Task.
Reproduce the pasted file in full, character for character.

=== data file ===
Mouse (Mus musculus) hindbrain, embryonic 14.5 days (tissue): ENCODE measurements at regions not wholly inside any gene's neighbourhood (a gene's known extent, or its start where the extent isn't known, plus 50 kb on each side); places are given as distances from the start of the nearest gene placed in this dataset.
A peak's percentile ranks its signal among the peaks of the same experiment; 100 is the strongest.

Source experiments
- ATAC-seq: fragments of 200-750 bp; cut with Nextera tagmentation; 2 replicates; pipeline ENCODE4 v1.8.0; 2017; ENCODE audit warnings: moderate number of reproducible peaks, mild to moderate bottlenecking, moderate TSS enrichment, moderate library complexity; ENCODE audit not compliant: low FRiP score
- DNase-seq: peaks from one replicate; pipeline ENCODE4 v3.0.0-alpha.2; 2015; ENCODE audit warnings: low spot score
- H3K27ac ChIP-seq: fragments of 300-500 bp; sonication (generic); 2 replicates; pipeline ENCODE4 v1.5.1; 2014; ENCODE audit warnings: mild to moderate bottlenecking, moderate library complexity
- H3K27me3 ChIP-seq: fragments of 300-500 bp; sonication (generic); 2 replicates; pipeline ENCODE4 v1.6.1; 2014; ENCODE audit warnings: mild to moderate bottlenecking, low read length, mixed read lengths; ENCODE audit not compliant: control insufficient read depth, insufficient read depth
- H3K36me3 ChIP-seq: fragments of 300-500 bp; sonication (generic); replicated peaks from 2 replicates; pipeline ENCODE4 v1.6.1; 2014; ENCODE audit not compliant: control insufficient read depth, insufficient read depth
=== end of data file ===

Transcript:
Mouse (Mus musculus) hindbrain, embryonic 14.5 days (tissue): ENCODE measurements at regions not wholly inside any gene's neighbourhood (a gene's known extent, or its start where the extent isn't known, plus 50 kb on each side); places are given as distances from the start of the nearest gene placed in this dataset.
A peak's percentile ranks its signal among the peaks of the same experiment; 100 is the strongest.

Source experiments
- ATAC-seq: fragments of 200-750 bp; cut with Nextera tagmentation; 2 replicates; pipeline ENCODE4 v1.8.0; 2017; ENCODE audit warnings: moderate number of reproducible peaks, mild to moderate bottlenecking, moderate TSS enrichment, moderate library complexity; ENCODE audit not compliant: low FRiP score
- DNase-seq: peaks from one replicate; pipeline ENCODE4 v3.0.0-alpha.2; 2015; ENCODE audit warnings: low spot score
- H3K27ac ChIP-seq: fragments of 300-500 bp; sonication (generic); 2 replicates; pipeline ENCODE4 v1.5.1; 2014; ENCODE audit warnings: mild to moderate bottlenecking, moderate library complexity
- H3K27me3 ChIP-seq: fragments of 300-500 bp; sonication (generic); 2 replicates; pipeline ENCODE4 v1.6.1; 2014; ENCODE audit warnings: mild to moderate bottlenecking, low read length, mixed read lengths; ENCODE audit not compliant: control insufficient read depth, insufficient read depth
- H3K36me3 ChIP-seq: fragments of 300-500 bp; sonication (generic); replicated peaks from 2 replicates; pipeline ENCODE4 v1.6.1; 2014; ENCODE audit not compliant: control insufficient read depth, insufficient read depth